Why getting people on to existing public transit can be better than building new transit

The hidden costs of privatized highways

DC likes car sharing

@Harpers - Percentage of its GDP the United States has spent on transportation infrastructure since 1970: 1.6

Why Americans are driving less

DC shaking off cars

America's only personal rapid transit

An electric car you can fold to fit into a tight space

Tax benefit of commuting being cut by congressional inaction

Corporados seizing control of capital's uniquely free taxi industry

How mass transit fails low income workers
Even in China there are concerns about high speed rail
Intercity transport that Obama and the media don't mention, but is the fastest growing
Travel in developed world has been stagnant for a decade
Foreign countries eye big bucks in high speed rail
Why the infatuation with high speed rail?


Where our transit money should be going instead of high speed rail

Why China's high speed rail is falling short

Hidden parking in Budapest

How it's done






















NY Times - Cincinnati officials are assembling financing for a $132 million system that would connect the city's riverfront stadiums, downtown business district and Uptown neighborhoods, which include six hospitals and the University of Cincinnati, in a six- to eight-mile loop. Depending on the final financing package, fares may be free, 50 cents or $1. The city plans to pay for the system with existing tax revenue and $30 million in private investment. . .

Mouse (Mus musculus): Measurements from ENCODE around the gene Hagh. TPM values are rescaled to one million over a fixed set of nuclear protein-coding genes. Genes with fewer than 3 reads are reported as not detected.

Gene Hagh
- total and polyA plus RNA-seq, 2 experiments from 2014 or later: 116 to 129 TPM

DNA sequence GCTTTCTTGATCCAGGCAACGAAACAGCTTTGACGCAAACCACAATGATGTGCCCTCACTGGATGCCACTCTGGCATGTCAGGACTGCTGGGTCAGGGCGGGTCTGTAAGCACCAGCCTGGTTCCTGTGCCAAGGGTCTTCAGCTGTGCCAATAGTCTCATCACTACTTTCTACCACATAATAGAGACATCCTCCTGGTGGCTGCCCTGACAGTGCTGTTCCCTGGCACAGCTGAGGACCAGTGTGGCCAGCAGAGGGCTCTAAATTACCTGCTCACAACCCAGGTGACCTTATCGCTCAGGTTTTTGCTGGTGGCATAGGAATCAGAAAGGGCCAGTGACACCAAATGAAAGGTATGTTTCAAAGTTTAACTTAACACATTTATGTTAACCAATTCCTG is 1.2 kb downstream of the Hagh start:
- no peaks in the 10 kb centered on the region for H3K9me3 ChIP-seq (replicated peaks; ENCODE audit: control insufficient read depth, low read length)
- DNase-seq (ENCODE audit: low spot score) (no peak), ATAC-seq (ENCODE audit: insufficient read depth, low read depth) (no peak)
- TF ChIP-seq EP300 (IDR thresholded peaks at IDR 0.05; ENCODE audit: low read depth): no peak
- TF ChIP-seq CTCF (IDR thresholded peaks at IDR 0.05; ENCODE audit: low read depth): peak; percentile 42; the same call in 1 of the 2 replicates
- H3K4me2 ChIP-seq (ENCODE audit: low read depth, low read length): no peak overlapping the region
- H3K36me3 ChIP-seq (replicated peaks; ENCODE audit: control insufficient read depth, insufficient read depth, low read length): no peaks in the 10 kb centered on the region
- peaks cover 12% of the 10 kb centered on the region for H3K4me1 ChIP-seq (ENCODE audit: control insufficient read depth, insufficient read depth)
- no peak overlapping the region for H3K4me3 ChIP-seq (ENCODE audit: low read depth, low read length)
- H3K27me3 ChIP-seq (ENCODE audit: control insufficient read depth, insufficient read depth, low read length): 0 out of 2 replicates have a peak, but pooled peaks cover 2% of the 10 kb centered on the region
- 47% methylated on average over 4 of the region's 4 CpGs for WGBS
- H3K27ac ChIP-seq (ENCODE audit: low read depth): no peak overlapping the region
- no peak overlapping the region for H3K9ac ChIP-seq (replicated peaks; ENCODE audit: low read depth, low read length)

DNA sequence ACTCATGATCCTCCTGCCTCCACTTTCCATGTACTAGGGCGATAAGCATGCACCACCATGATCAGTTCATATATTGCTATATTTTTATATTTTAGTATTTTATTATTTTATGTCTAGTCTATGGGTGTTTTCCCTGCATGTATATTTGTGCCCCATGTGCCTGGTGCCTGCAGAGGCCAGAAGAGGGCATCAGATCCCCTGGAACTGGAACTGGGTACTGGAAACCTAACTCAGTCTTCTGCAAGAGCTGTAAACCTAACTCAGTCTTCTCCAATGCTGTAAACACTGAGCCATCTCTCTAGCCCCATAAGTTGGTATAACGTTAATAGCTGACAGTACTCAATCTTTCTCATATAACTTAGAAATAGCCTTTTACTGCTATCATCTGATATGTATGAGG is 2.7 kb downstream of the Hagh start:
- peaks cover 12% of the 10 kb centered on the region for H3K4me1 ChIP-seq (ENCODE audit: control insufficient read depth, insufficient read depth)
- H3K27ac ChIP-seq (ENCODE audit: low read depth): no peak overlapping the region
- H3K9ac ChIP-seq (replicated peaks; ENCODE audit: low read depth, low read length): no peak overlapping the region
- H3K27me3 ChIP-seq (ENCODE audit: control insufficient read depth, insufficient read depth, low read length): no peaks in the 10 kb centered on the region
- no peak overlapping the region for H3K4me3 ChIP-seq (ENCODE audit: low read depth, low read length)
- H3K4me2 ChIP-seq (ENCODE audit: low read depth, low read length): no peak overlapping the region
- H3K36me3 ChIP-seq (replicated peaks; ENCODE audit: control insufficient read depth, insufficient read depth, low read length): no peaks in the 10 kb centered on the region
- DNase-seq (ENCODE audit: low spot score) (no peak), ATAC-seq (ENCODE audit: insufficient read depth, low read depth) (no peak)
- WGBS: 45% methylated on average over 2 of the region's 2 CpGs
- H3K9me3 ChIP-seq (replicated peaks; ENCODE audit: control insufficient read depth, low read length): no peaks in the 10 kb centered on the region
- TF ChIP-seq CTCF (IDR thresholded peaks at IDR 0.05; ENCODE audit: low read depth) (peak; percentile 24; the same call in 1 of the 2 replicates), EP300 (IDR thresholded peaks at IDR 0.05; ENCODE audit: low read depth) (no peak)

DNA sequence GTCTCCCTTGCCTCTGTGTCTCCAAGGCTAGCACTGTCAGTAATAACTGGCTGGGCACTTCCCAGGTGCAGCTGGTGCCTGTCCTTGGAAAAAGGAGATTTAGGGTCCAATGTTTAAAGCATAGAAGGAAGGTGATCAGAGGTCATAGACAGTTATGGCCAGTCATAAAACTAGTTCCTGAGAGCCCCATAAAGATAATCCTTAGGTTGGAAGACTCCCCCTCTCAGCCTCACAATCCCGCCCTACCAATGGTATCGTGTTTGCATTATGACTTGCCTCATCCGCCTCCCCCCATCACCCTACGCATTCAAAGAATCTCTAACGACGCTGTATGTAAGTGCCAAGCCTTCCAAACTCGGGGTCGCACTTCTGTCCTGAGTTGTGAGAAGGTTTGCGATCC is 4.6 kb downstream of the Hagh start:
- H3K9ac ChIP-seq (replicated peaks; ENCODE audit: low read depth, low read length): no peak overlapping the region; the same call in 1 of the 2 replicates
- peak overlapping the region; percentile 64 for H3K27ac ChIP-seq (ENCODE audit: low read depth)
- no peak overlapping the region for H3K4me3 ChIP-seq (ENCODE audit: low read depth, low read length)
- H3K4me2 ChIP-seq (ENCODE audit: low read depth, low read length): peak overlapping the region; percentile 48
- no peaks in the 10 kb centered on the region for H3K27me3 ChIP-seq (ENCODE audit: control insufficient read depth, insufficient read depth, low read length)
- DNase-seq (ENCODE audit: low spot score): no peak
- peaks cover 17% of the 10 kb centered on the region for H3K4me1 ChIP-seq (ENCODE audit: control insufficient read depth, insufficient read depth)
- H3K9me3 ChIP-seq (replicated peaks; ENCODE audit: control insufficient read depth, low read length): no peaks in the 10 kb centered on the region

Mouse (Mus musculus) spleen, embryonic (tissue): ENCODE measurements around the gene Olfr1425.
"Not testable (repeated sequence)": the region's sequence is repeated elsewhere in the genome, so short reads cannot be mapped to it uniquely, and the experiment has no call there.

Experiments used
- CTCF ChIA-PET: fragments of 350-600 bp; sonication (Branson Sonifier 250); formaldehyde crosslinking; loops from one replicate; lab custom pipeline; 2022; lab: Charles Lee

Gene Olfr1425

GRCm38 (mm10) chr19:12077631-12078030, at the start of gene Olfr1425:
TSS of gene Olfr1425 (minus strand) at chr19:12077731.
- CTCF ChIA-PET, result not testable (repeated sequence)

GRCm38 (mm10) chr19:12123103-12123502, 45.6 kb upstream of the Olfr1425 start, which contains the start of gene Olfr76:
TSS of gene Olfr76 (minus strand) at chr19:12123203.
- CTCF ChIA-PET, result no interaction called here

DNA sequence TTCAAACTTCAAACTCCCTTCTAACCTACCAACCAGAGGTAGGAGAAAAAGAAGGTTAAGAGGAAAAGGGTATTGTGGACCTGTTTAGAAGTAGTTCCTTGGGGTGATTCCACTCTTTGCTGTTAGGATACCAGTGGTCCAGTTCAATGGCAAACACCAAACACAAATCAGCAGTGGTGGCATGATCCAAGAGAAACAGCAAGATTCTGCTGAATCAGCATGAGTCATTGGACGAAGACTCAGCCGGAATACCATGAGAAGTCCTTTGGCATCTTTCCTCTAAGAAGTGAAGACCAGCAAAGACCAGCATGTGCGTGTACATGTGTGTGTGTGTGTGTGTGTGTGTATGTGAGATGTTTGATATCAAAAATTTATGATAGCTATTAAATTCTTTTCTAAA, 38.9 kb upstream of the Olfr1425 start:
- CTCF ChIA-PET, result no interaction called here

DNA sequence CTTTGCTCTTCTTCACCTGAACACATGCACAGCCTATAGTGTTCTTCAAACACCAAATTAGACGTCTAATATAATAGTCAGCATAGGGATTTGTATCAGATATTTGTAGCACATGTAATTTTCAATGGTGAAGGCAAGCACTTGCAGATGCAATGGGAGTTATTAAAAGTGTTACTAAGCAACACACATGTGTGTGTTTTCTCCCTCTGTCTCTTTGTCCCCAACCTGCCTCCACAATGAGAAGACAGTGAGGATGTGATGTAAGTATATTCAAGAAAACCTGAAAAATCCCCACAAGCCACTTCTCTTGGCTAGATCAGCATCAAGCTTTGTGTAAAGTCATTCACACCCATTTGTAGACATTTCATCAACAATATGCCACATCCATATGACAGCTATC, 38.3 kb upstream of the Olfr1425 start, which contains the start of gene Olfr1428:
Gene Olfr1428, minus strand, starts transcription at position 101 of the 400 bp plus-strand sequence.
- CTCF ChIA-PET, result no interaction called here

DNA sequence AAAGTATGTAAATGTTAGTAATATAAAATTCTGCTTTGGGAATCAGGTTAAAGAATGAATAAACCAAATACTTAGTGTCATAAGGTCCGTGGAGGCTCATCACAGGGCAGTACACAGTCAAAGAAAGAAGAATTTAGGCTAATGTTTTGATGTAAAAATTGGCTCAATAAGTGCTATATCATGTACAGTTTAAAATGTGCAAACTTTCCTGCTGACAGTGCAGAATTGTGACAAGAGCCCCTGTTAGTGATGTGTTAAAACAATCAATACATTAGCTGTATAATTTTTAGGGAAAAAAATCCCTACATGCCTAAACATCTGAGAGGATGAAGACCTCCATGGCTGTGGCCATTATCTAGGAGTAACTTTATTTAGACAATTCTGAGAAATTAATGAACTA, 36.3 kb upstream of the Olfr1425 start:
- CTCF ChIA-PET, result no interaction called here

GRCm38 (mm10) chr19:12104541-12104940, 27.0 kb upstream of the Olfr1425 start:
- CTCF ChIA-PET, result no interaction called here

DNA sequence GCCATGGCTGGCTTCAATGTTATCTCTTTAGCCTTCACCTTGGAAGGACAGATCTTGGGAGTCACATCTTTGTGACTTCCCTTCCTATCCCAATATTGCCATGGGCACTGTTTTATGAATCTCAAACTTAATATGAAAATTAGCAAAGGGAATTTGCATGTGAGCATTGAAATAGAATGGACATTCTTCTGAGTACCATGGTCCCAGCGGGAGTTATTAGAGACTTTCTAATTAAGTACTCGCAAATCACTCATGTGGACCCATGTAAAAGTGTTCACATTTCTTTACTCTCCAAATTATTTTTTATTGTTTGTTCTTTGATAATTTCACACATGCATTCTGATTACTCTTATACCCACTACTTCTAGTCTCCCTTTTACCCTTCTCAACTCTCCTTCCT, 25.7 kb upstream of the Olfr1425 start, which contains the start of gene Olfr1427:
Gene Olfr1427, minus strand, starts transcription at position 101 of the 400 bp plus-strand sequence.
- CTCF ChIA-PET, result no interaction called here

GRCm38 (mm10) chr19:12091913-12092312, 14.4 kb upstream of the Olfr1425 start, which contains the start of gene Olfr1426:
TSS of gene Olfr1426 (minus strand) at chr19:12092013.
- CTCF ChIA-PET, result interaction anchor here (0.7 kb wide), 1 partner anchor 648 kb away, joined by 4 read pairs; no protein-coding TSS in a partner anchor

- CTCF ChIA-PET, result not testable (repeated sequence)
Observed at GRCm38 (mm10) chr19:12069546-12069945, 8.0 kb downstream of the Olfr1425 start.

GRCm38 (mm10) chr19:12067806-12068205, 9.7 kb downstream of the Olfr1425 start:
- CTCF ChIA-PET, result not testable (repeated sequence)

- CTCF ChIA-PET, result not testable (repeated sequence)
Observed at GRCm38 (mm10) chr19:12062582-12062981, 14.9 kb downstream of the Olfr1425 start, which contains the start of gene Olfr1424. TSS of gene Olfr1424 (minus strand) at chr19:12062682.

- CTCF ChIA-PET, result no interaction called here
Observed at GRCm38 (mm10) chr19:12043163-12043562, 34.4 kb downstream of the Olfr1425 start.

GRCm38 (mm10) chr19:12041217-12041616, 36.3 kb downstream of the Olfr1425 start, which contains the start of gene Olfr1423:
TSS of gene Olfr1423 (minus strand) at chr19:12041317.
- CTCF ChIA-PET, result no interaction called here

At least 40 other cities are exploring streetcar plans to spur economic development, ease traffic congestion and draw young professionals and empty-nest baby boomers back from the suburbs, according to the Community Streetcar Coalition, which includes city officials, transit authorities and engineers who advocate streetcar construction.

More than a dozen have existing lines, including New Orleans, which is restoring a system devastated by Hurricane Katrina. And Denver, Houston, Salt Lake City and Charlotte, N.C., have introduced or are planning to introduce streetcars.

"They serve to coalesce a neighborhood," said Jim Graebner, chairman of the American Public Transportation Association's streetcar and vintage trolley committee. "That's very evident in places like San Francisco, which never got rid of its streetcar system."

Modern streetcars, like those Cincinnati plans to use, cost about $3 million each, run on an overhead electrical wire and carry up to 130 passengers per car on rails that are flush with the pavement. . .

Streetcar advocates point to Portland, Ore., which built the first major modern streetcar system in the United States, in 2001, and has since added new lines interlaced with a growing light rail system. Since Portland announced plans for the system, more than 10,000 residential units have been built and $3.5 billion has been invested in property within two blocks of the line, according to Portland Streetcar Inc., which operates the system. . .

"In years gone by, people would move to cities to get a job," Cincinnati's city manager, Milton Dohoney, said. "Today, young, educated workers move to cities with a sense of place. And if businesses see us laying rail down on a street, they'll know that's a permanent route that will have people passing by seven days a week."

After looking into streetcar systems in Seattle, Tacoma, Wash., and Charlotte, Mr. Dohoney became convinced that they spur growth. "Cincinnati has to compete with other cities for investment," he said. "We have to compete for talent and for place of national prominence."